The revelations in this video come to me as a genuine shock. I have never hated Romney. I presumed his ideological makeover since he set out to run for president was largely phony, even if he was now committed to carry through with it, and to whatever extent he’d come to believe his own lines, he was oblivious or naïve about the damage he would inflict upon the poor, sick and vulnerable. It seems unavoidable now to conclude that Romney’s embrace of Paul Ryanism is born of actual contempt for the looters and moochers, a class war on behalf of his own class.
To see the stark difference in reporting on this issue, watch how Chuck Todd reported about it on tonight's NBC Nightly news:
Brian Williams: Tonight a surreptitious recording of Mitt Romney at a private fundraiser has gone public. In remarks he thought would stay among those in the room, the GOP presidential candidate is heard giving a snapshot of the electorate that is going to raise eyebrows when heard. The recording was released to the liberal magazine Mother Jones. Before we talk about it with our political director, Chuck Todd, we want to play for you now a portion of it.
Q: For the past three years, all everybody's been told is "don't worry, we'll take care of you." How are you going to do it, in two months before the election to convince everybody, you've got to take care of yourself?
Brian Williams: So that is the newly released surreptitious recording of Mitt Romney. As promised, let's go to our chief White House correspondent and political director, Chuck Todd in our D.C. newsroom. And Chuck, your job here is context. As long as there have been fundraisers by politicians, there have been these small gatherings where remarks are made, preferably to stay in the room. These did not.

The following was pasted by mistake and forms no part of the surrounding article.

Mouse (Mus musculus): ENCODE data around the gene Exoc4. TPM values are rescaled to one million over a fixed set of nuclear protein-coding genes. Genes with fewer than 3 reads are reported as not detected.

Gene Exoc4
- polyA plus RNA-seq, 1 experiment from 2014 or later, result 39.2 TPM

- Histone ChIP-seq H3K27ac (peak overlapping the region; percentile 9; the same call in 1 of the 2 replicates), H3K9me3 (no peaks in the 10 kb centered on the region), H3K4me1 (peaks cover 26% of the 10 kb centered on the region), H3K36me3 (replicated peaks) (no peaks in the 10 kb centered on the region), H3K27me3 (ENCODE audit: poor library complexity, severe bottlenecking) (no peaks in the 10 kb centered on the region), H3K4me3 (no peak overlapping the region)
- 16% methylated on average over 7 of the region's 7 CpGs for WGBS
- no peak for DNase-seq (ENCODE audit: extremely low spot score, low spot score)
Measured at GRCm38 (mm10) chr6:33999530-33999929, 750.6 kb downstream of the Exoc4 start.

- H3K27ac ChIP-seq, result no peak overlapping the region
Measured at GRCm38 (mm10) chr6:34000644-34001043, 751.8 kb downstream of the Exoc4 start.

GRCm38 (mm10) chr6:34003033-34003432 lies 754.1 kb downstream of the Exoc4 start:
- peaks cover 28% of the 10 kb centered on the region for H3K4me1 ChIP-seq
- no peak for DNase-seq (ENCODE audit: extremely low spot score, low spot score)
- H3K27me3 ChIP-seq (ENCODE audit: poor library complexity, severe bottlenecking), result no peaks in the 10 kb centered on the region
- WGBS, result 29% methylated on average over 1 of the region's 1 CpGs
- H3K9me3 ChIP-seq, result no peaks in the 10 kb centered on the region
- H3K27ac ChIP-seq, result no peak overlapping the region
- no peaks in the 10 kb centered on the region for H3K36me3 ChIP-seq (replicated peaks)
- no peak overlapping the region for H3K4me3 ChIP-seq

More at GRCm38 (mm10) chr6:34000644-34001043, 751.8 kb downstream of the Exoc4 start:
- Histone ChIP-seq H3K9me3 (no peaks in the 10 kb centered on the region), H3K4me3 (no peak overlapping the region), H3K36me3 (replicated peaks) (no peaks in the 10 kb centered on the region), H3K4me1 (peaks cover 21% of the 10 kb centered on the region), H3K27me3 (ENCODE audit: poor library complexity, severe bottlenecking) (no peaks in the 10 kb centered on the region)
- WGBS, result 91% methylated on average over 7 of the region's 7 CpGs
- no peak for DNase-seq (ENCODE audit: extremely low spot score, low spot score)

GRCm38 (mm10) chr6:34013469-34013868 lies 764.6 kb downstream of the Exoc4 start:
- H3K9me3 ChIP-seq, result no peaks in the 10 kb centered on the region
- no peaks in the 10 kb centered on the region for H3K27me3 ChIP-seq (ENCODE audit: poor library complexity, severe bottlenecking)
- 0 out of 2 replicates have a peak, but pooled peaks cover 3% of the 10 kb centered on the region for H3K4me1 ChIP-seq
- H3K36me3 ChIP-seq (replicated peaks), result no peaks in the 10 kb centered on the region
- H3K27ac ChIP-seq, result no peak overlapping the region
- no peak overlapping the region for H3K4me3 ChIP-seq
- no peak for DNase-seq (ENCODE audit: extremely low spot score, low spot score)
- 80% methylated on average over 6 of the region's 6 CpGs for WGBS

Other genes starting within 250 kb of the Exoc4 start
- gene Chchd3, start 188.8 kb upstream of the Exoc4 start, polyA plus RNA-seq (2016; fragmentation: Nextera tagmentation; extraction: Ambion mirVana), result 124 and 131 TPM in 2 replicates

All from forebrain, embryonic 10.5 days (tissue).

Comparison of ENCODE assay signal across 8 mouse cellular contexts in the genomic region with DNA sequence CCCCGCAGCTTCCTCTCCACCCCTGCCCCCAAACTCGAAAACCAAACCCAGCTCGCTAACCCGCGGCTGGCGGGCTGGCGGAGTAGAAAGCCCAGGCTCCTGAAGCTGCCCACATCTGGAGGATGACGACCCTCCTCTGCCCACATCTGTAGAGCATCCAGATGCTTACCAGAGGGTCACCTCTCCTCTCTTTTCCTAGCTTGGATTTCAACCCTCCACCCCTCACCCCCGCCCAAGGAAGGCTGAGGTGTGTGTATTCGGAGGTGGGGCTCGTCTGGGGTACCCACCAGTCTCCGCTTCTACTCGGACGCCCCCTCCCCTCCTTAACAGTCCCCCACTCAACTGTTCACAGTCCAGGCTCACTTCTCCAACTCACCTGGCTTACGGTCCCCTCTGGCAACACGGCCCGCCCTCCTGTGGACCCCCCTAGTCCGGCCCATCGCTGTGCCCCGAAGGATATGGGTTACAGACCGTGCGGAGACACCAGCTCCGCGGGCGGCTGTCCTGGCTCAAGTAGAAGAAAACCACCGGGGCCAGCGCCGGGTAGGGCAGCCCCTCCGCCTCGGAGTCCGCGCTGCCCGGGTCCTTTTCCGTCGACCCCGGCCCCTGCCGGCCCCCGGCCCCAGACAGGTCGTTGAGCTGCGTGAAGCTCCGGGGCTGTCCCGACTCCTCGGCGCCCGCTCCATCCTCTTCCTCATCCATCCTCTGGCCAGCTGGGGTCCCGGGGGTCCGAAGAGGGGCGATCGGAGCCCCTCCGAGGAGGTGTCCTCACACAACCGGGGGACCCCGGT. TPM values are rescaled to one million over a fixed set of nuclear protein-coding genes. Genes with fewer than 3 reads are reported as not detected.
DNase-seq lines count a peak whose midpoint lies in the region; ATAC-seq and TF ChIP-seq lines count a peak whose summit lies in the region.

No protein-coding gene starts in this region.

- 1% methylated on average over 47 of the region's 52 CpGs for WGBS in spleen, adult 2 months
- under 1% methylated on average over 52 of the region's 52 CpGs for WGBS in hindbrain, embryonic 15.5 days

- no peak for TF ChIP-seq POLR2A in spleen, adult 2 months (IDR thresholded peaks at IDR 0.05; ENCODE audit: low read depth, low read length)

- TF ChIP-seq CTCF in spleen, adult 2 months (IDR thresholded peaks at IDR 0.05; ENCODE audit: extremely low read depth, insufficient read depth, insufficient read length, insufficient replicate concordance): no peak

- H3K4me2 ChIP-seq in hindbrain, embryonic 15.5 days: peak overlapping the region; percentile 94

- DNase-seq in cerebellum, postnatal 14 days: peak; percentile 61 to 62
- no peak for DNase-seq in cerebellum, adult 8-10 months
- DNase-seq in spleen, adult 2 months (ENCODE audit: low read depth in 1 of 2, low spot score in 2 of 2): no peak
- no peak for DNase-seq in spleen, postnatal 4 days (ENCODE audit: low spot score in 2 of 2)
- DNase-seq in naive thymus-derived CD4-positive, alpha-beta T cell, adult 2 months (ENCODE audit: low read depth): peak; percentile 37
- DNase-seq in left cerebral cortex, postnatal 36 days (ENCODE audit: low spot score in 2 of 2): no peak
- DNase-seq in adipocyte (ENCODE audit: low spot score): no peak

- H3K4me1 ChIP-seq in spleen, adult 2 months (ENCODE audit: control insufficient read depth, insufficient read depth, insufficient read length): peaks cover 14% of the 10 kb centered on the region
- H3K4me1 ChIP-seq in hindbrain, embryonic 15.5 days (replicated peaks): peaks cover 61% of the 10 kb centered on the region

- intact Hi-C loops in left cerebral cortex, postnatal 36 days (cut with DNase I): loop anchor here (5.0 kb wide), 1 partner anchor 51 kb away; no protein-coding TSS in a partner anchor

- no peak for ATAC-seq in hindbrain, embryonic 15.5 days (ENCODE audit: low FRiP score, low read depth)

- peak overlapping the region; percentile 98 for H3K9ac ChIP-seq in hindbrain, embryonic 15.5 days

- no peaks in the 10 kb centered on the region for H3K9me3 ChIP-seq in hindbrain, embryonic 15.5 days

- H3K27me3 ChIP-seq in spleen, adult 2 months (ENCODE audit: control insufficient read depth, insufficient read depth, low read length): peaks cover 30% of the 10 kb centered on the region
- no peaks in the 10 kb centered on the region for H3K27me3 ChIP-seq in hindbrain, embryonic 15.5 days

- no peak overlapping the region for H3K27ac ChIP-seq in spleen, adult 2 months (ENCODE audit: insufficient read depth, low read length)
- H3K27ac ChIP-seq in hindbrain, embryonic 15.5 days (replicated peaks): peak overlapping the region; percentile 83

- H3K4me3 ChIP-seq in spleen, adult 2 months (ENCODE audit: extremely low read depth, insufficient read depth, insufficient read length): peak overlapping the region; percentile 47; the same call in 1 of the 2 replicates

Mitt Romney: There are 47 percent of the people who will vote for the president no matter what. All right, there are 47 percent who are with him, who are dependent upon government, who believe that they are victims, who believe the government has a responsibility to care for them, who believe that they are entitled to health care, to food, to housing, to you name it. That that's an entitlement. And the government should give it to them. And they will vote for this president no matter what. And I mean the president starts off with 48, 49 4--he starts off with a huge number. These are people who pay no income tax. Forty-seven percent of Americans pay no income tax. So our message of low taxes doesn't connect. So he'll be out there talking about tax cuts for the rich. I mean, that's what they sell every four years. And so my job is not to worry about those people. I'll never convince them they should take personal responsibility and care for their lives. What I have to do is convince the five to ten percent in the center that are independents, that are thoughtful, that look at voting one way or the other depending upon in some cases emotion, whether they like the guy or not.